The question remains, though. Why do these people love him so much? I doubt the answer lies in ideology. Rather, this is an emotional attachment and an expression of primal rage. And if you look at the other Republican circus -- the House speakership battle -- you can see what it might be. Both the Trump voter, the Tea Party regular, the talk-radio crowd and the Freedom Caucus are all saying the same thing: They've been lied to by the Republican Party and they're not going to take it anymore.


For years, they have been loyal foot soldiers for the GOP, putting up with candidates like Mitt Romney, a milquetoast campaigner who changed his political stripes as often as he changed his underwear. They watched George W. Bush screw the pooch in Iraq, embarrassing the party and the US of A in the eyes of the whole world. They waited and waited for the Republicans to fulfill their promises to overturn Obamacare, ban abortion, outlaw gay marriage, eliminate the deficit and kick in the teeth of any tin-horned terrorist who dared to take the name of America in vain. These were all the promises the Republicans ran on. And yet nothing happened. And they don't understand why.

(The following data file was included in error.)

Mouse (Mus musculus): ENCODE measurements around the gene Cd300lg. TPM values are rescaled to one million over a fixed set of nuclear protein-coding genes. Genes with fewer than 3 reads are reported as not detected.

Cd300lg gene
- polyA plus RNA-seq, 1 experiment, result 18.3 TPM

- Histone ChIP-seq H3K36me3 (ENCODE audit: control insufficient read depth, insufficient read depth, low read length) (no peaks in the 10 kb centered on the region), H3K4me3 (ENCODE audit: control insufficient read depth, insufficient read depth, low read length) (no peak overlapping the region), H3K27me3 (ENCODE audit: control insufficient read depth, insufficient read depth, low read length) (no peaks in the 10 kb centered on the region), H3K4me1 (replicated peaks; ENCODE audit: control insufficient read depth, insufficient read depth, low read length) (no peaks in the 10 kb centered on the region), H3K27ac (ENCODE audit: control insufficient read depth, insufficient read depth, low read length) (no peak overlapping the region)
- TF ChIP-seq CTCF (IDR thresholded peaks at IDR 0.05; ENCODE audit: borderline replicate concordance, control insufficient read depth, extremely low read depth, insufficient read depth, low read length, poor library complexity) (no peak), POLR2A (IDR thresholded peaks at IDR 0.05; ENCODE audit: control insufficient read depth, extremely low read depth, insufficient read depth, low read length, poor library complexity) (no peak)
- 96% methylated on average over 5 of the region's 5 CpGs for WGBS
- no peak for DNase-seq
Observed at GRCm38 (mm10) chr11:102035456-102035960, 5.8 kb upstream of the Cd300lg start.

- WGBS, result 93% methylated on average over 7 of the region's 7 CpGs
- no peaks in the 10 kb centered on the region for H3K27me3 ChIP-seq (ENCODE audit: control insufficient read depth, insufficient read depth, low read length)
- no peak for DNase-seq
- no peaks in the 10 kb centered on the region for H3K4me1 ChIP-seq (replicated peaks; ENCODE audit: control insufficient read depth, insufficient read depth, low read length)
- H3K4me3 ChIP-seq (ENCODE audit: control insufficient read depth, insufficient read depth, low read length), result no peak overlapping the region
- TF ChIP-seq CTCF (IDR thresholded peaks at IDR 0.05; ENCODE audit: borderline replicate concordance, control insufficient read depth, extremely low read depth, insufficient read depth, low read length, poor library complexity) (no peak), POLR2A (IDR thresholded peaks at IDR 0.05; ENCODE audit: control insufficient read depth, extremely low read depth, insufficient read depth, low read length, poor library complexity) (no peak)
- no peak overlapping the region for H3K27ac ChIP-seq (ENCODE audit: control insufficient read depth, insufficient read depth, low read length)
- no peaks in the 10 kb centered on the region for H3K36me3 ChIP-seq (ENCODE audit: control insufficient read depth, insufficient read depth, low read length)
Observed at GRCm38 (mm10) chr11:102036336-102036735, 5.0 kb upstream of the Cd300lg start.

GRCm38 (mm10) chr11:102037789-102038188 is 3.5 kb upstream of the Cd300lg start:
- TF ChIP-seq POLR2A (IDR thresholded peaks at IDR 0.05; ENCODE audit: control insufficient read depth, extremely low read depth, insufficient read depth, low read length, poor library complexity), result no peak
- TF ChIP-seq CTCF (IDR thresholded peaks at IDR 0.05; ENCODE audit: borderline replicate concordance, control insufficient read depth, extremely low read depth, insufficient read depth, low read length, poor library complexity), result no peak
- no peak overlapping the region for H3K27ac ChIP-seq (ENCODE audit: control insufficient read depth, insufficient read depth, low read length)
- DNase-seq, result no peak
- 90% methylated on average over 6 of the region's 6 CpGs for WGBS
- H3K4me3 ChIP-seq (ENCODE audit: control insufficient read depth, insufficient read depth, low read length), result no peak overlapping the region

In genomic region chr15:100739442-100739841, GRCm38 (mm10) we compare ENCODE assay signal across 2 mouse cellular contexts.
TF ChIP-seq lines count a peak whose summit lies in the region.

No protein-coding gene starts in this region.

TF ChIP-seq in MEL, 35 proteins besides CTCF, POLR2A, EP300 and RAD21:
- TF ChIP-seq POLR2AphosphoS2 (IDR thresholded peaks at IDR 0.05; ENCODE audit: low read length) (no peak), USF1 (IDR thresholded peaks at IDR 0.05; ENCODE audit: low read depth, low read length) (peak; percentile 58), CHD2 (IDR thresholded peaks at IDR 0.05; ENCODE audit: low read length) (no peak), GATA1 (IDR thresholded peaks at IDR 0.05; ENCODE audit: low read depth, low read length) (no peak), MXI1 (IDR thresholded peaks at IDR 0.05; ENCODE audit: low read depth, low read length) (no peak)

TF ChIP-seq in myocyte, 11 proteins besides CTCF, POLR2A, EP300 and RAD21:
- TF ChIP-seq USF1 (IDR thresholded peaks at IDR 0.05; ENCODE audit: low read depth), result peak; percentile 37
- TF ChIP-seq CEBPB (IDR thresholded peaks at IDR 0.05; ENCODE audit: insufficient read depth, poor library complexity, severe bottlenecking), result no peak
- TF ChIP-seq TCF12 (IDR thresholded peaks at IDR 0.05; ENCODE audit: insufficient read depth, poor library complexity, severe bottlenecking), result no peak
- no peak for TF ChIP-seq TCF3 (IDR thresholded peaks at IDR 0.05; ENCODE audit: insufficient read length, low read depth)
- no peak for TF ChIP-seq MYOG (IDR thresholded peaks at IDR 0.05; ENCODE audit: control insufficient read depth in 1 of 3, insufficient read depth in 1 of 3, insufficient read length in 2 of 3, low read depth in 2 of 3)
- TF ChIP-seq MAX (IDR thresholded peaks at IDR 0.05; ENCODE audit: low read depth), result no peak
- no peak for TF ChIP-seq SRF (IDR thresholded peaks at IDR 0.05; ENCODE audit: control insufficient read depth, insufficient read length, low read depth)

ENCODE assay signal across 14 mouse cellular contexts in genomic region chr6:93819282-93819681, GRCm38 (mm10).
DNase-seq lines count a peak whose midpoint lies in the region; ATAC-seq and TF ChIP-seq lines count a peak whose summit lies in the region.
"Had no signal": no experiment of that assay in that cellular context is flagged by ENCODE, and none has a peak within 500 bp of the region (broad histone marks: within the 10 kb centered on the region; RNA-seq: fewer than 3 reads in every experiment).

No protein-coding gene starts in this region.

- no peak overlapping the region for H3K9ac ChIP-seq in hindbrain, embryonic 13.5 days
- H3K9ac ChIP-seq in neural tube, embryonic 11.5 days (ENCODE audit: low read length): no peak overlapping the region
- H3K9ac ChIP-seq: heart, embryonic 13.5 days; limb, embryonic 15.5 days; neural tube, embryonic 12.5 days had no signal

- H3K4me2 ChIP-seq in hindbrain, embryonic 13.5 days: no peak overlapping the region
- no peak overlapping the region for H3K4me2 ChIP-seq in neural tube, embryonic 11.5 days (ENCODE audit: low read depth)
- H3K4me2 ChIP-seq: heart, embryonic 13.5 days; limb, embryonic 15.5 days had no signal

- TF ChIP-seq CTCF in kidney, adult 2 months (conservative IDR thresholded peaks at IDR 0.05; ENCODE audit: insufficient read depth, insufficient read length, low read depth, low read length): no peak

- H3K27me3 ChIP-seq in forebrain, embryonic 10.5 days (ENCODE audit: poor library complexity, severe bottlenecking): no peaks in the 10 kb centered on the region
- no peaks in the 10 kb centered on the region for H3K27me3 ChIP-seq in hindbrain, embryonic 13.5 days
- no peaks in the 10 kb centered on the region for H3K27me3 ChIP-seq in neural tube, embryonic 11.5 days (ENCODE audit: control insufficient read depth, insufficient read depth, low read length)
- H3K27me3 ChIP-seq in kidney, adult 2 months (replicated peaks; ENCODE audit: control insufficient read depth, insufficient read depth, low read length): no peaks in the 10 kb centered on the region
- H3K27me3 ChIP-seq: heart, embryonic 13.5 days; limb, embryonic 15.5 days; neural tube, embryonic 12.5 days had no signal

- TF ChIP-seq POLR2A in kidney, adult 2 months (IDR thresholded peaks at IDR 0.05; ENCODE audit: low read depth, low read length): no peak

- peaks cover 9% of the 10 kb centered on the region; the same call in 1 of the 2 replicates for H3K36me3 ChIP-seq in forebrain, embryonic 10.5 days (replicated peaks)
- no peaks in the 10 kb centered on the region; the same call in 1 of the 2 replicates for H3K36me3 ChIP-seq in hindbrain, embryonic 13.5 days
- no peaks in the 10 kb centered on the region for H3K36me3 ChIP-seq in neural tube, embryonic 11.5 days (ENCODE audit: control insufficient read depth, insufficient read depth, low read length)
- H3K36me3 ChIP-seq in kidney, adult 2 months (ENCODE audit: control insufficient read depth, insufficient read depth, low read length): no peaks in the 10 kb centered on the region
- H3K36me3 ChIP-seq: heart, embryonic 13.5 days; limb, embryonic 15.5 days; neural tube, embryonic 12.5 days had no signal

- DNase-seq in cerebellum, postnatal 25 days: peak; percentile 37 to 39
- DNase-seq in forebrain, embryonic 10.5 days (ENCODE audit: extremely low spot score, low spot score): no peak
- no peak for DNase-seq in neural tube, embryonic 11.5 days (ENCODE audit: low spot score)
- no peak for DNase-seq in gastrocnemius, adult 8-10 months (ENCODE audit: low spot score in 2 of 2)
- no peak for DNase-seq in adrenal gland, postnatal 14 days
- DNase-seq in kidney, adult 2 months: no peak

The only thing they see as a positive is that when the Republicans lose their minds and storm townhalls or shut down the government, as they did in 2010 and 2014, they win big at the ballot box, thereby proving that the entire country agrees that this agenda must be immediately adopted in its entirety without compromise.


This is truly what they believe.

Here's Giant Slayer David Brat, the Freedom Caucus member who took down the second most powerful Republican in the House of Representatives, Eric Cantor, last year:

CHUCK TODD:Congressman Brat, let me start with you. You're a member of the Freedom Caucus. What is it that you want, and what is it that Speaker Boehner, Kevin McCarthy, and Eric Cantor haven't delivered?